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J Clin Oncol. 2010 Jun 20;28(18):3023-7. doi: 10.1200/JCO.2009.26.4465. Epub 2010 May 17.

Reiterative survival analyses of total therapy 2 for multiple myeloma elucidate follow-up time dependency of prognostic variables and treatment arms.

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1
Myeloma Institute for Research and Therapy, University of Arkansas for Medical Sciences, Little Rock, AR 72205, USA. barlogiebart@uams.edu

Abstract

PURPOSE:

In Total Therapy 2, after randomly assigning 323 patients with myeloma to thalidomide and 345 to a control arm, no difference was observed in overall survival, with a median follow-up of 42 months, although at 72 months, survival was superior on the thalidomide arm in the one third exhibiting cytogenetic abnormalities (CA). After further follow-up of 87 months, we examined, in reiterative analyses, the effect of increasing time intervals on clinical outcomes relevant to baseline prognostic variables and treatment randomization.

PATIENTS AND METHODS:

We investigated clinical trial end points as a function of increasing time intervals from protocol enrollment to determine consistencies of results by treatment and prognostic variables.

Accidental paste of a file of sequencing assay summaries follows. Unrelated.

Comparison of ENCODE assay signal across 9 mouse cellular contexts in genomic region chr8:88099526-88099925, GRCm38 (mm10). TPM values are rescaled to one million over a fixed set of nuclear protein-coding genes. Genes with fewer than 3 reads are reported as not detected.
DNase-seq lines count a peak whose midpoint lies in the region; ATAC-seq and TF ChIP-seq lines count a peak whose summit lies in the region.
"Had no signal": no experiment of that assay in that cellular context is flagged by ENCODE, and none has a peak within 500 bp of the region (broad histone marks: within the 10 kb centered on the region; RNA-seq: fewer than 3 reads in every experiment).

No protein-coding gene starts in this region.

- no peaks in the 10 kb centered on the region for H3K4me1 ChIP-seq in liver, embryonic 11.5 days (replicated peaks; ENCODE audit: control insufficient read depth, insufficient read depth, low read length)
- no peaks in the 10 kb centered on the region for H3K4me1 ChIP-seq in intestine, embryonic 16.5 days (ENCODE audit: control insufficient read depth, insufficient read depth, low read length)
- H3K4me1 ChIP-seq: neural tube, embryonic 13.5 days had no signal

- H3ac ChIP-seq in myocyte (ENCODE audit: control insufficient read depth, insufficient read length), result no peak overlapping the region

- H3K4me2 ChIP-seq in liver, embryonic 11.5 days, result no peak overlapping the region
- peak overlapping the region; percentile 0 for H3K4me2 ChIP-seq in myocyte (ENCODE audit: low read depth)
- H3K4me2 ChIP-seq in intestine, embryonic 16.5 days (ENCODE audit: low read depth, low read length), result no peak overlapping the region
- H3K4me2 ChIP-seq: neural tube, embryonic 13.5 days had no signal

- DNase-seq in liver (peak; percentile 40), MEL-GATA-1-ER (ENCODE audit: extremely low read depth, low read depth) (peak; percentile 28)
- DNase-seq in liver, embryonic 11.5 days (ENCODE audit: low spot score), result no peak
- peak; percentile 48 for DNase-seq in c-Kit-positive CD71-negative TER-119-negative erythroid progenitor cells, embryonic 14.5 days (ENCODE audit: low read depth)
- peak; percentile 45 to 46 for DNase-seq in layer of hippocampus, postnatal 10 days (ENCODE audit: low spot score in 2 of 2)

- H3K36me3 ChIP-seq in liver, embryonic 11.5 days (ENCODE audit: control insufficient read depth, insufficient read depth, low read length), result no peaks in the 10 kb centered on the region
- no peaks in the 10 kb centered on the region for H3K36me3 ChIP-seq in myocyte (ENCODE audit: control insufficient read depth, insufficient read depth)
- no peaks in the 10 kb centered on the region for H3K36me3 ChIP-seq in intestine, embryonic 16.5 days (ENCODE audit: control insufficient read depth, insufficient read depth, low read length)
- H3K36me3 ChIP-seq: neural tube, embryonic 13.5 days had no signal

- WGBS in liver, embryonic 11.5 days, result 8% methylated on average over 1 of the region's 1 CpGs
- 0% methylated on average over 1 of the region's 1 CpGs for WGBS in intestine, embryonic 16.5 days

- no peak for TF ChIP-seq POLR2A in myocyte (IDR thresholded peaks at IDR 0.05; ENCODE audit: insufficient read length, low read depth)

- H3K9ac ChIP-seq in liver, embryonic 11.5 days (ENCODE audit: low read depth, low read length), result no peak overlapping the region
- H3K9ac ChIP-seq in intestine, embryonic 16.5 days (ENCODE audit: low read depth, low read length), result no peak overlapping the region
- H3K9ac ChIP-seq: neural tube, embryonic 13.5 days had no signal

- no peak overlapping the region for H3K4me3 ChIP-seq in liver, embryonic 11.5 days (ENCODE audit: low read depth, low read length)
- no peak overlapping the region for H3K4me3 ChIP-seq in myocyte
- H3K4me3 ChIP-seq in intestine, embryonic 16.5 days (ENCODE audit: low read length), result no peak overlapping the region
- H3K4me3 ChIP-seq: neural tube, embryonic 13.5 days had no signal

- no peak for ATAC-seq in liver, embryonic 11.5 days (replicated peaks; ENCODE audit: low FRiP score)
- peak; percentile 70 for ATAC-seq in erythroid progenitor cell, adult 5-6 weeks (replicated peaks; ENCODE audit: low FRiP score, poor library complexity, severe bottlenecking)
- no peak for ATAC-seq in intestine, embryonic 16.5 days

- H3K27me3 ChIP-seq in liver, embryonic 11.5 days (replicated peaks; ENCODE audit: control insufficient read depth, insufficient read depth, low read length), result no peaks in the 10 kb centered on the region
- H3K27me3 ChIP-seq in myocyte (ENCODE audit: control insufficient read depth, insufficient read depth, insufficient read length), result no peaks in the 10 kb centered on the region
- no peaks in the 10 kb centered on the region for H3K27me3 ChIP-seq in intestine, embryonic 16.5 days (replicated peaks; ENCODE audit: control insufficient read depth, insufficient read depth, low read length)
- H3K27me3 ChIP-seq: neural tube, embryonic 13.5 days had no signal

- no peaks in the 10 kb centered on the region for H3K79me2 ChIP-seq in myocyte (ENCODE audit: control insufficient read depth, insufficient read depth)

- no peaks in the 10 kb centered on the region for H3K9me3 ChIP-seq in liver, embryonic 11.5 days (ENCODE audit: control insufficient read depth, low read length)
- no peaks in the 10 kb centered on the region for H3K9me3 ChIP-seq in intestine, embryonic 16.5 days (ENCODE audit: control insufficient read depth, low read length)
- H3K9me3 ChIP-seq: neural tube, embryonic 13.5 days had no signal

RESULTS:

The complete congruence of serial survival plots for both study arms combined attested to stable patient characteristics over the time of accrual and the quality of follow-up management. Presence of CA was associated with consistently inferior survival curves from year 3 onward. Although 80% of patients randomly assigned to thalidomide discontinued study drug after 2 years because of toxicity, its clinical benefit did not reach statistical significance until year 10. The relative ranking order in multivariate models of prognostic factors remained stable over time. Decline in initially high hazard ratio values of gene array-defined high risk is consistent with an initial crisis phase that is time limited.

CONCLUSION:

Reporting potentially time-sensitive features as a part of clinical trial results will enable the critical reader to judge the robustness of prognostic factors and the time sensitivity of outcome predictors, with important implications for future trial designs.

PMID:
20479421
PMCID:
PMC2903335
DOI:
10.1200/JCO.2009.26.4465
[Indexed for MEDLINE]
Free PMC Article
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